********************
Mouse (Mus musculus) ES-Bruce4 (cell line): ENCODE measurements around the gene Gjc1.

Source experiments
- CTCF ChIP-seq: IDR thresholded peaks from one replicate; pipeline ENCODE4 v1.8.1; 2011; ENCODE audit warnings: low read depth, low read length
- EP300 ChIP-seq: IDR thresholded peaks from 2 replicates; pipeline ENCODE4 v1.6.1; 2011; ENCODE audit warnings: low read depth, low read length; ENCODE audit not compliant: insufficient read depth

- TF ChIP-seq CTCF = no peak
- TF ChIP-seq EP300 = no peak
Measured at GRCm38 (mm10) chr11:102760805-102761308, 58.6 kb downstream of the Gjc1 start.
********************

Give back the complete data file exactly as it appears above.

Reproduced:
Mouse (Mus musculus) ES-Bruce4 (cell line): ENCODE measurements around the gene Gjc1.

Source experiments
- CTCF ChIP-seq: IDR thresholded peaks from one replicate; pipeline ENCODE4 v1.8.1; 2011; ENCODE audit warnings: low read depth, low read length
- EP300 ChIP-seq: IDR thresholded peaks from 2 replicates; pipeline ENCODE4 v1.6.1; 2011; ENCODE audit warnings: low read depth, low read length; ENCODE audit not compliant: insufficient read depth

- TF ChIP-seq CTCF = no peak
- TF ChIP-seq EP300 = no peak
Measured at GRCm38 (mm10) chr11:102760805-102761308, 58.6 kb downstream of the Gjc1 start.